The best minds in the education industry find new age learning and engagement methods that provide an effective learning experience for both students and educators.
During short periods of time, driven by increasing reliance on technology, multitasking and instant gratification, these features best define the average GenZ student today. They belong to a generation that echoes ‘I am me and you must respect me the way I am’.
Although they deeply value education as a key element of their personal growth, their preferred learning methods differ from previous generations, especially in the post-epidemic world. Their choice is often seen in the case of need-based learning that is done at the right time to solve a specific problem through a combination of online platforms. Amy Memon, Regional Head, AACSB International sheds light on how the epidemic has revived these teaching methods, some of which can never be reversed. “I have seen educators move away quickly, that is, emergency response teaching. From ‘sage on stage’ to ‘convenient’ mentality has changed. Also, there has been an increase in reconsideration of the role of technology as well as constructive and authentic evaluation, ”he said.
Suresh Ramanathan, Dean, Great Lakes Institute of Management, Chennai, claims that the focus is on going through this crisis by equating the education system with entertainment through entertainment. “A study in the United States that looked at how advertising evolved in the 60’s revealed that about 10 percent of advertising was dedicated to entertainment. Today that number is 40 percent. A clear battle. The average duration of a millennium, just 2 seconds to decide whether it works when watching a video on YouTube, “he explained.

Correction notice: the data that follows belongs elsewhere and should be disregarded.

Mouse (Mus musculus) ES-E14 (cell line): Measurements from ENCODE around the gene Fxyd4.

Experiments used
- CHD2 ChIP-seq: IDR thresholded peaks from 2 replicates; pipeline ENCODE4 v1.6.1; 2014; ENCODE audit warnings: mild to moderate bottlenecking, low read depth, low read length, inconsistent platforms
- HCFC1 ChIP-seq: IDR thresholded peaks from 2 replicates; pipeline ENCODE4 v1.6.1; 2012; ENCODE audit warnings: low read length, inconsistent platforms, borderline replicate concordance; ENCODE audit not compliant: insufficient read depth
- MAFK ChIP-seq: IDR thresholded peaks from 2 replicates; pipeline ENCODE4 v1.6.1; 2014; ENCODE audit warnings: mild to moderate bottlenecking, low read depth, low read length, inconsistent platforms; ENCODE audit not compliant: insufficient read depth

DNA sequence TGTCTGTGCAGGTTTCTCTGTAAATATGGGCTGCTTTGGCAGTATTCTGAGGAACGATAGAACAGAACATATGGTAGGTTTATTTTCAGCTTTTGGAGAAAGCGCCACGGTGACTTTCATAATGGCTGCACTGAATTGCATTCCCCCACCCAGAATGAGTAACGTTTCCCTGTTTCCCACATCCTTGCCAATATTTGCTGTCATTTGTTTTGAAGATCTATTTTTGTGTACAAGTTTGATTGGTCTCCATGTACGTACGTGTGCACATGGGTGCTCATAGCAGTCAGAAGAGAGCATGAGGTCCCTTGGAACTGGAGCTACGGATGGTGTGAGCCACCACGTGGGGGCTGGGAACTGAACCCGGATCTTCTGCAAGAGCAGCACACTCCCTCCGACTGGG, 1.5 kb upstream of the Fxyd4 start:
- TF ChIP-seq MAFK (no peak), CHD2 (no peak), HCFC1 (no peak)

There are plenty of sources from which these students can meet their information needs. So, the real challenge is how and for how long an educator keeps him engaged and engaged. “The more busy we are, the more we arouse their curiosity. Curiosity must be aroused at all times. Engagement should be about cognitive engagement first and then mental engagement, ”he believes.
Monica Khanna, Director, KJ Somaiya Institute of Management Mumbai Mumbai quotes from Aristotle – “It is a sign of an educated mind that is able to entertain without accepting a thought.”
For him, it is important for an educator to think about the purpose of education. “Today, when we talk about the VUCA world, we need critical thinking. One must have good observation power. A great way to apply Bloom’s taxonomy theory here. One’s focus must be on high-order thinking skills, ”he commented. He suggested how tools such as chalk and talk, case studies, conferences, experimental learning platforms, personal and group assignments, mentor classes, live industry projects, etc. are essential to drive an enhanced learning experience among students.
Madhu Birraghavan, Director, TAPMI Manipal further explains that students’ engagement is driven by character, ability, customer and quality. He emphasizes four tested strategies that engage students well – role-playing, voting techniques, buzz sessions, and inviting guests to class.
All the experts maintain that the foremost idea is to give maximum pleasure to the students. And it comes in handy when you give them autonomy, where they learn on their own, through competition that stimulates and relationships.